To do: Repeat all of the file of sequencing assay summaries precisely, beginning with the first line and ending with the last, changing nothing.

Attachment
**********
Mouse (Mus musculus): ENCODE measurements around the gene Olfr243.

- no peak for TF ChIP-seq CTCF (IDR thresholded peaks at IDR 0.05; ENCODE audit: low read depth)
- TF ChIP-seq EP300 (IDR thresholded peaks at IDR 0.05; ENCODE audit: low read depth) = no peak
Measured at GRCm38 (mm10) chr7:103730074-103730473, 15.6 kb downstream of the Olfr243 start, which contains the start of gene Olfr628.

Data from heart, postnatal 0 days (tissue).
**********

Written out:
Mouse (Mus musculus): ENCODE measurements around the gene Olfr243.

- no peak for TF ChIP-seq CTCF (IDR thresholded peaks at IDR 0.05; ENCODE audit: low read depth)
- TF ChIP-seq EP300 (IDR thresholded peaks at IDR 0.05; ENCODE audit: low read depth) = no peak
Measured at GRCm38 (mm10) chr7:103730074-103730473, 15.6 kb downstream of the Olfr243 start, which contains the start of gene Olfr628.

Data from heart, postnatal 0 days (tissue).